Two Indians, the old chief's sons, were spoken to and having agreed to accompany a gentleman up the Pendent Oreille River in case he can be spared to go, to examine the lower part of it.
An Indian was also engaged to accompany me to Spokane & bring a supply of some articles of trade & toll that are wanted.
Pleasant cool weather.
Set out from Kettle Falls at 1/4 past 6 oclock and arrived at Spokane at 7 in the evening, which was a hard days riding, I was accompanied by two Indians who were driving ten horses to the (Buffer de Chideu) where I left them in the evening as some of the horses were giving up. The Indians changed horses frequently, but I changed only once the one I rode in the afternoon came from where I left the men In 11/2 hours.
Clear fine warm weather.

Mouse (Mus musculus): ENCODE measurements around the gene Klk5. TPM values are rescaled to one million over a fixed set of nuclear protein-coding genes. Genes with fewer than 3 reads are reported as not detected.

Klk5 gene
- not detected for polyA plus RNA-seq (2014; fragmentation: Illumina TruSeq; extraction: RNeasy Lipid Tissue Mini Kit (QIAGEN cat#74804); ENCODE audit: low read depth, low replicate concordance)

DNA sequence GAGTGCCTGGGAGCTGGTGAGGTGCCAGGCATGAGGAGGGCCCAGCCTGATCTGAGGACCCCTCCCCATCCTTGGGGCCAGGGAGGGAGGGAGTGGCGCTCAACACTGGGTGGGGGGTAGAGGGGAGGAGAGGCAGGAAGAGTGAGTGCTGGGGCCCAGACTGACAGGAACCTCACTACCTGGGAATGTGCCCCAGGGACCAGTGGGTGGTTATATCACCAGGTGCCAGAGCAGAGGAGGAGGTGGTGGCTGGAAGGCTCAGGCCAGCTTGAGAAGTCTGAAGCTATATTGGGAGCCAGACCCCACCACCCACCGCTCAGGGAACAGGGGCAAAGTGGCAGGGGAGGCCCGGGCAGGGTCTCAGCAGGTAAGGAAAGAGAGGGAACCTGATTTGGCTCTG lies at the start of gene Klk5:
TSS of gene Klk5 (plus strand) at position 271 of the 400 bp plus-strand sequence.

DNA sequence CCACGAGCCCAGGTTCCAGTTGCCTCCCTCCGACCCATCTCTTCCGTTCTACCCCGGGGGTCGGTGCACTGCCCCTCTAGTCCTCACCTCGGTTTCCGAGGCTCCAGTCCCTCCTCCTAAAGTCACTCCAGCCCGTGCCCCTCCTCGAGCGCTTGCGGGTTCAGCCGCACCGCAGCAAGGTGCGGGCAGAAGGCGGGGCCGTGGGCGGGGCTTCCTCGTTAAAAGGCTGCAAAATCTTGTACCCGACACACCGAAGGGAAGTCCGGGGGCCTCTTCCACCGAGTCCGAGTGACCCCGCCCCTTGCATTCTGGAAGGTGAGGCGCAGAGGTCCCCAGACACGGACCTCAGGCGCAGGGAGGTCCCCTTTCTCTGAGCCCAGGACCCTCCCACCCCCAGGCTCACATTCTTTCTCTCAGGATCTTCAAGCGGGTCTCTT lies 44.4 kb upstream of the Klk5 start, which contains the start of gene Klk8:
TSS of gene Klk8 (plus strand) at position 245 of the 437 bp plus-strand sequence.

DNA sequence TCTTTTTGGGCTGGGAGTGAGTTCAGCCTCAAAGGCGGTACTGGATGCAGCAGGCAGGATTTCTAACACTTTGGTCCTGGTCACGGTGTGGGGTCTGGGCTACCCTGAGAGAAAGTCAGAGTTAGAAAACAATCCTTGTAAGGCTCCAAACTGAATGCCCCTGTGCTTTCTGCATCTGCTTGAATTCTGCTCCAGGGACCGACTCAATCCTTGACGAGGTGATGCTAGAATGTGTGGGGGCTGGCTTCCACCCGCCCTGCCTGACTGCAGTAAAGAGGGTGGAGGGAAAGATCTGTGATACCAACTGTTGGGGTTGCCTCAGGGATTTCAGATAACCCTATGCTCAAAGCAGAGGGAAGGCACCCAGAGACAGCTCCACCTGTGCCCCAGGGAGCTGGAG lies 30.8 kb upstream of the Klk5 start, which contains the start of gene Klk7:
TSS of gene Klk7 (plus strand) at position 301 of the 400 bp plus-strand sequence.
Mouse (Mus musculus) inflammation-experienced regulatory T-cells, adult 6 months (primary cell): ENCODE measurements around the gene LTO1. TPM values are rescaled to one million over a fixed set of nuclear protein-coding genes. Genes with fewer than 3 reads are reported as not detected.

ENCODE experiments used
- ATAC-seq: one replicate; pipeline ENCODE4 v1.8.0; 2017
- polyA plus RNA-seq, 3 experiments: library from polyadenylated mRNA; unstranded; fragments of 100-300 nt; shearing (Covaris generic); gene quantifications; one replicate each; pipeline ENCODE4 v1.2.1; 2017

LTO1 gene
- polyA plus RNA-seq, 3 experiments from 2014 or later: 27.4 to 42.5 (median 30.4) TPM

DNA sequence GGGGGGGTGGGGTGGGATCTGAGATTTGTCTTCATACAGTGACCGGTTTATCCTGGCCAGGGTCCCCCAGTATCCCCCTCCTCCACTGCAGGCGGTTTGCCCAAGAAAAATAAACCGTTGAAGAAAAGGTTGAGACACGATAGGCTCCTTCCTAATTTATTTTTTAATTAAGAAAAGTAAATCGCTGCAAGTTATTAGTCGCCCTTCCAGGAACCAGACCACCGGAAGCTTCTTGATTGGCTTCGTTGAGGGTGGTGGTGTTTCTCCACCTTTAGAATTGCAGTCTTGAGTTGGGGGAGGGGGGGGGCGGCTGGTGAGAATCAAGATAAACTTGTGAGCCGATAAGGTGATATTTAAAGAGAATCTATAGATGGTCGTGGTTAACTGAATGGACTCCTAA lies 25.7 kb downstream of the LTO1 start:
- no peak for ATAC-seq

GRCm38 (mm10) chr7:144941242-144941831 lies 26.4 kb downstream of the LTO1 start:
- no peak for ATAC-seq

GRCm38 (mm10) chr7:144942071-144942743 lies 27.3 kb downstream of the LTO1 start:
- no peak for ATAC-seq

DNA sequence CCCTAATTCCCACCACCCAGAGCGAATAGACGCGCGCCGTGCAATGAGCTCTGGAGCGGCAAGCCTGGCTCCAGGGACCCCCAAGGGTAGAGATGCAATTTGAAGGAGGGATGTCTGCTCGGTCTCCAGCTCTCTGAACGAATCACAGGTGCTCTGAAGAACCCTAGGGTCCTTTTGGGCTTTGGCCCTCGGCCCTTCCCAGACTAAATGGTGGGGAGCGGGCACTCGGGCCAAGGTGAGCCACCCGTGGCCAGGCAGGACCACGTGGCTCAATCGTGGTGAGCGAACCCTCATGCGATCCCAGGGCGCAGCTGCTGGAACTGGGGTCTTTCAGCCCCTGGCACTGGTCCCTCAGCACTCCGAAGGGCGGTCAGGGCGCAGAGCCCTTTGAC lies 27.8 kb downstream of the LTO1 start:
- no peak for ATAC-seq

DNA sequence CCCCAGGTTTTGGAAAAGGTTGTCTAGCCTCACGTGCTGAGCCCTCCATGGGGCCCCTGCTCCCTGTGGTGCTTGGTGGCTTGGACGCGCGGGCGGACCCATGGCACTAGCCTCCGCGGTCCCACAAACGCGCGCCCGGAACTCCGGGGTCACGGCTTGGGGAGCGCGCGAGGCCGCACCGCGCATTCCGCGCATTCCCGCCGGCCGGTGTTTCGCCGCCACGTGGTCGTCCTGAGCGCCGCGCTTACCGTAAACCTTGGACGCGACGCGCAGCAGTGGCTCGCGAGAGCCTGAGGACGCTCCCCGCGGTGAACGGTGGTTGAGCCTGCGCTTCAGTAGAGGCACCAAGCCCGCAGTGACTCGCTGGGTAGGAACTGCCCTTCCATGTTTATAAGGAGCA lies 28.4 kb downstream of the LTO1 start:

Three of the freemen belonging to Mr Ogdens Party arrived here two days ago for supplies & say they were permitted to leave the party to proceed across the mountains to the S. side. But as they had no writings with them but notes specifying the state of their a/c which we did not consider sufficient authority to give them any advances and deeming it necessary to send them back to Mr Ogden, so that he might keep his party as strong as possible, they were refused any advances but a little ammunition to take them back to where they would likely meet Mr. Ogden. These men are (A. Valle), A. (Curvais) and (Wetacass), they have brought some beaver, & have all money coming to them. Mr Ogden's notes are dated on the 15 Augt. when all the freemen but 6 had parted from him,58 his party then was only 15 strong, and he was going through a dangerous country, they had been successful in their hunting since Mr Kittson left them.-All the freemen but these three and another, turned back with the Flat Heads.-These men met the Indians who went off on Sunday week with the despatches to Mr Ogden, he was getting on well.-